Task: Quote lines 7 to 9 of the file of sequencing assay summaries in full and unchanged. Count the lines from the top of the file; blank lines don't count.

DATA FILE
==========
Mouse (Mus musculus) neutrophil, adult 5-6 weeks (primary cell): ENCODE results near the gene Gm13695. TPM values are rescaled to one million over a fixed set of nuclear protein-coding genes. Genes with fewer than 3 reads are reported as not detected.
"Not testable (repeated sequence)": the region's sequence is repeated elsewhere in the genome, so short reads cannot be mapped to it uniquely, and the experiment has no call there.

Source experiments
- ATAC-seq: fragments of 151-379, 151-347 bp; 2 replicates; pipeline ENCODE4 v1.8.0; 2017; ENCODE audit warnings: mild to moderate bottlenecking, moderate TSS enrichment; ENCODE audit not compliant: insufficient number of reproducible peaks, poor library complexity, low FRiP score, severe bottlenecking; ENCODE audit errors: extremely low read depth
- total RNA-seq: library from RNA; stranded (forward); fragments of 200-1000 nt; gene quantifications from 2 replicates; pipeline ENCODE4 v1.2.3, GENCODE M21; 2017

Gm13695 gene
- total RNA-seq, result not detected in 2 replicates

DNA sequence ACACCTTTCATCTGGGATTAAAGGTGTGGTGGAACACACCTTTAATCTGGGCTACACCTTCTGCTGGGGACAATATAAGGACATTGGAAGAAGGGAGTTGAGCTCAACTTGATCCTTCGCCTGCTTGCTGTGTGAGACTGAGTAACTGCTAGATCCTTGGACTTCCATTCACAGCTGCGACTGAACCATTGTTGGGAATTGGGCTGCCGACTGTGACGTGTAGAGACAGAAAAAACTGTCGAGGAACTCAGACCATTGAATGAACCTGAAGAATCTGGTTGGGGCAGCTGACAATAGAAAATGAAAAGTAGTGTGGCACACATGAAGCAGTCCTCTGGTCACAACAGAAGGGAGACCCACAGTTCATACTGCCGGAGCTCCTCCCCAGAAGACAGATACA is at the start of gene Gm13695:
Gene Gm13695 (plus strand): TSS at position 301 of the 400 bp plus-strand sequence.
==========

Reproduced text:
- total RNA-seq, result not detected in 2 replicates

DNA sequence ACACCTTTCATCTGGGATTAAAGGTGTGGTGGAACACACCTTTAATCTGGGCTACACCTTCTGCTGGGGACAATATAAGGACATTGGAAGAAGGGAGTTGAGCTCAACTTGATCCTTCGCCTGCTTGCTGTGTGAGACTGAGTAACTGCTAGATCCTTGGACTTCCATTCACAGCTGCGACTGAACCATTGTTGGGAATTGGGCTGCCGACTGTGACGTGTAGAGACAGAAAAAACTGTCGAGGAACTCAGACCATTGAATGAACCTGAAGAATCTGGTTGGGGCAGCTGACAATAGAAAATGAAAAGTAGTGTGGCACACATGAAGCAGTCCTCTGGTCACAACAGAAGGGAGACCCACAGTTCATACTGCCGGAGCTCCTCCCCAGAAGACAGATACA is at the start of gene Gm13695:
Gene Gm13695 (plus strand): TSS at position 301 of the 400 bp plus-strand sequence.